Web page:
“These statistics illustrate very well indeed that the ivory industry of Japan since the late 1980s has experienced a massive decline,” and “probably the most surprising finding of this survey was the unexpectedly small size of the local market in China,” said Martin and Stiles in 2003:The Ivory Markets of East Asia report.

In spite of hard evidence to the contrary, the Environmental Investigation Agency (EIA) continues to claim that the 1999 sale stimulated demand and “substantially compromised its [the ban’s] integrity, effectiveness, and enforceability,” according to Allan Thornton in Russo’s essay.

eia1 Ms. Mary Rice, Executive Director of the Environmental Investigation Agency 

With so much elephant blood on Mugabe's (and other African Dictators) hands, it's a wonder that much of the press and NGOs like the EIA writing on this subject in the past, have elected to hardly mention Mugabe / Zimbabawe's part in the decreasing numbers of elephants on Africa's plains; numbers which, according to numerous reports, are down from 1.3m elephants in 1979, to an estimated 415k in 2017. If you didn't already know, Mugabe was Prime MInister of Zimbabwe / Rhodesia from 1980 and President from 1987 to 2017.

What's needed in Zimbabwe is a re-introduction of good old colonialism, which creates jobs, creates wealth and a standard of living. Mugabe, as the world well knows, decimated elephant numbers, decimated jobs and aspirations for the Zimbabwean population, and has stolen a country's natural resources and wealth for his own personal gain. And they afford him a life of luxury as punishment, assuming of course that all that one reads is to be believed. In any event, what a message to send to a population / continent. Be a criminal, commit genocide and crimes against humanity, and then retire in luxury? Chain him up and charge him, otherwise, we just assume he's still in charge, and so does everyone else.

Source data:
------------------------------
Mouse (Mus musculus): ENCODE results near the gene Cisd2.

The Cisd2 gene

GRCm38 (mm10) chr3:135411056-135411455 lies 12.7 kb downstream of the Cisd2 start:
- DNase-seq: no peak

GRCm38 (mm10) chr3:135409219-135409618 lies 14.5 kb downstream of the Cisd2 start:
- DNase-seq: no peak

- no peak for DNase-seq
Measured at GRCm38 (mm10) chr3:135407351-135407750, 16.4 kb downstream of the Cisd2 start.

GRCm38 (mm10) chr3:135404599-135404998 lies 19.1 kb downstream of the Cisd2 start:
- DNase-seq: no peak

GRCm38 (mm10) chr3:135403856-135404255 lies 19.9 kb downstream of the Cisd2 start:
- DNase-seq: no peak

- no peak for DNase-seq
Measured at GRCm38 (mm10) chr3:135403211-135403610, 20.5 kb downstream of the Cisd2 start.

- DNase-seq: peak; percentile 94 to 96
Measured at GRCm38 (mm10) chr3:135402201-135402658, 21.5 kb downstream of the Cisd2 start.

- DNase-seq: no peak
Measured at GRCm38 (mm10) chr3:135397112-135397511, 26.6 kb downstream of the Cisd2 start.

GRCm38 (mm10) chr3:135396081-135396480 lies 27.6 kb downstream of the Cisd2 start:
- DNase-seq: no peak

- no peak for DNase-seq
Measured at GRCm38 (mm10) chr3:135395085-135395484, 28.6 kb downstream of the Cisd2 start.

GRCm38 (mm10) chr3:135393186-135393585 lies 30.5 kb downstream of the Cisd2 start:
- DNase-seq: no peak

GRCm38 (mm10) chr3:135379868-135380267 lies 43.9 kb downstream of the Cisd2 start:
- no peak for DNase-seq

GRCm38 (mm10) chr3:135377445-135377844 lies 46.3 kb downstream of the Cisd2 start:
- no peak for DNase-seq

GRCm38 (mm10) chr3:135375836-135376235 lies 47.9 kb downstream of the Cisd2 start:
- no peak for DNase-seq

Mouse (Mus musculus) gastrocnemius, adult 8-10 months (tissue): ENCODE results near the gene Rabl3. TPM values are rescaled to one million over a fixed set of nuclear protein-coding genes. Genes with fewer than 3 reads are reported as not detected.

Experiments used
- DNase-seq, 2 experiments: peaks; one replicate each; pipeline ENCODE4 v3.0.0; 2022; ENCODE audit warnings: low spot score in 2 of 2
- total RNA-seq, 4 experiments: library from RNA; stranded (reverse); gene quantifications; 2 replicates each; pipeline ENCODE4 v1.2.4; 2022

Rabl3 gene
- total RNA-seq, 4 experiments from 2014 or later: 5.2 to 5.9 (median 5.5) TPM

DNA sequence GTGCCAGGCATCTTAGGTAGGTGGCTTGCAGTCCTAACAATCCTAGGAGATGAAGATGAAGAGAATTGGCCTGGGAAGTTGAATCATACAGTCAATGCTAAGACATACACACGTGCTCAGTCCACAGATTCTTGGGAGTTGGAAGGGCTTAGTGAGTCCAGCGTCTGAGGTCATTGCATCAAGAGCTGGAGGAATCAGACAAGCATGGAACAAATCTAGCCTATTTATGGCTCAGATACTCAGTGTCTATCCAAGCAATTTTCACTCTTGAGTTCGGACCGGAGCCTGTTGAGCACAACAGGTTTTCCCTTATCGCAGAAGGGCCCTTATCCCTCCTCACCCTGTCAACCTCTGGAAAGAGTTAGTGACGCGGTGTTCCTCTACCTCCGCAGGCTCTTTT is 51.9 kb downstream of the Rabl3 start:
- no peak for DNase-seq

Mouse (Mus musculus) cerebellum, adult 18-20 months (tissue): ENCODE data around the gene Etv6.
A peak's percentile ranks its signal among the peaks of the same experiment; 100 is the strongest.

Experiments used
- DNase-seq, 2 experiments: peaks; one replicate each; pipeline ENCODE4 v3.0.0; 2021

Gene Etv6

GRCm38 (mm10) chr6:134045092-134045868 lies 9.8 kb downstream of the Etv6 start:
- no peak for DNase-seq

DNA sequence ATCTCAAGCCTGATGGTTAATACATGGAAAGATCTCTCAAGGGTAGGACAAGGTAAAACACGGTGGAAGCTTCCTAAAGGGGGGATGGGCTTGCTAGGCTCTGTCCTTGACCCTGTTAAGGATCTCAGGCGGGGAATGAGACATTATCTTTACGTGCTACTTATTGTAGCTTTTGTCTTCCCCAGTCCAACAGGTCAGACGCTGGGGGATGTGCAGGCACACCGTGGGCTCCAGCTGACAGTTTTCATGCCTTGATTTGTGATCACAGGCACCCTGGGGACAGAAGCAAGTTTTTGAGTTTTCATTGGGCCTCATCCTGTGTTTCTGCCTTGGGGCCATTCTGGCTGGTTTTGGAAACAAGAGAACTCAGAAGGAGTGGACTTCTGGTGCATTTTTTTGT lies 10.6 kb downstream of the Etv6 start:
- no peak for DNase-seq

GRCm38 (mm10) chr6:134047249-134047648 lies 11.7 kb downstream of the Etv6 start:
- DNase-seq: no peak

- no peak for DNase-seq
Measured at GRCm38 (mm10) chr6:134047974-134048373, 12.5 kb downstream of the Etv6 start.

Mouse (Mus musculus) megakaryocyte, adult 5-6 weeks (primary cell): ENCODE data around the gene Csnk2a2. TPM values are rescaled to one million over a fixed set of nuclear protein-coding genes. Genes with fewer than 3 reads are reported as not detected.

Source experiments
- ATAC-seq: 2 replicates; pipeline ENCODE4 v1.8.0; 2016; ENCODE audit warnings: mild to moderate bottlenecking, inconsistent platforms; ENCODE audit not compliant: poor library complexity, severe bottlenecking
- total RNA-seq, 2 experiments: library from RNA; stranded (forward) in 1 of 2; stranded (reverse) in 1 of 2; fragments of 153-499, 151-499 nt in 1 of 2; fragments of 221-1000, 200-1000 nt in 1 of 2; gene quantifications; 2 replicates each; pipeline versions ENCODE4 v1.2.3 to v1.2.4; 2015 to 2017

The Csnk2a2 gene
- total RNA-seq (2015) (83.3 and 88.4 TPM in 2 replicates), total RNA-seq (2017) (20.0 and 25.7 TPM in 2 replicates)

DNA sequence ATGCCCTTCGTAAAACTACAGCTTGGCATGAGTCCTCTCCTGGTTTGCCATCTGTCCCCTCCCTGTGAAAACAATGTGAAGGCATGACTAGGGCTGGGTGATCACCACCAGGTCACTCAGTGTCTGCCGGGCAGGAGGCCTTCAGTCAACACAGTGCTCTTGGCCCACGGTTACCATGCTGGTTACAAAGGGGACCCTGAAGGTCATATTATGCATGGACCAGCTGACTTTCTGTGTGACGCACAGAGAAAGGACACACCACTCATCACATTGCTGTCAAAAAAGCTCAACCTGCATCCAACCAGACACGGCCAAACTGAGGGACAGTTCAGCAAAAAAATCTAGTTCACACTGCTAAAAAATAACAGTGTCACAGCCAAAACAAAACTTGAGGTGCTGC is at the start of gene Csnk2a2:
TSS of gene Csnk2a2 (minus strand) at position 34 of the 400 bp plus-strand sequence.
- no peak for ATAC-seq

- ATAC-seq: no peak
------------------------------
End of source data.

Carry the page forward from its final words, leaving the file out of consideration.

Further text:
At 96 years old - and quite rightly - Germany’s Federal Constitutional Court just sentenced Oskar Groening - "the accountant of Auschwitz'' - who is expected to begin his sentence in jail anytime now.

Just because Mugabe is black, Zimbabwean and elderly, that doesn't mean the international community and the Zimbabwe legal community should be letting him and his close associates get away with genocide, crimes against humanity, wildlife crimes beyond anything the world has ever known, and ethnic and racial cleansing in Zimbabwe, should it now?

Mugabe did, after all, ethnically cleanse Zimbabwe by removing white farmers and confiscating their land, thus causing not only hardship to the landowners, but also to the 1000s of African people and their families that worked the farms, lived on the farms, and had their children educated at schools provided by the farm landowners, went to church on the farms and earnt a living and a future for their children, on the farms.

What is all this recent news out of Zimbabwe, we screwed all the white farmers out of their land, killed all the elephants and stashed the cash, and now that we have no money left, let's talk? Sure feels like it.

Chain Mugabe up, charge him, send him to jail and then, re-introduce colonialism.

Robert Mugabe May 2015 croppedRobert Mugabe 

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You may also like to read:

*  American Ivory Ban Does Not Address Real Cause

*  Exclusive: footage shows young elephants being captured in Zimbabwe for Chinese zoos

*  The Environmental Investigation Agency Have Some Questions To Answer

*  THE DARK SIDE OF IVORY PROHIBITION

*  Corruption fuelling ivory trade in central Africa

 

About the Author

Elliot Lee

Elliot Lee

Elliot Lee founded his antique business in 1994. Having bought his first Antique piece at the tender age of eleven, it has since then been his passion for Antiques, Fine Art, and aesthetically beautif...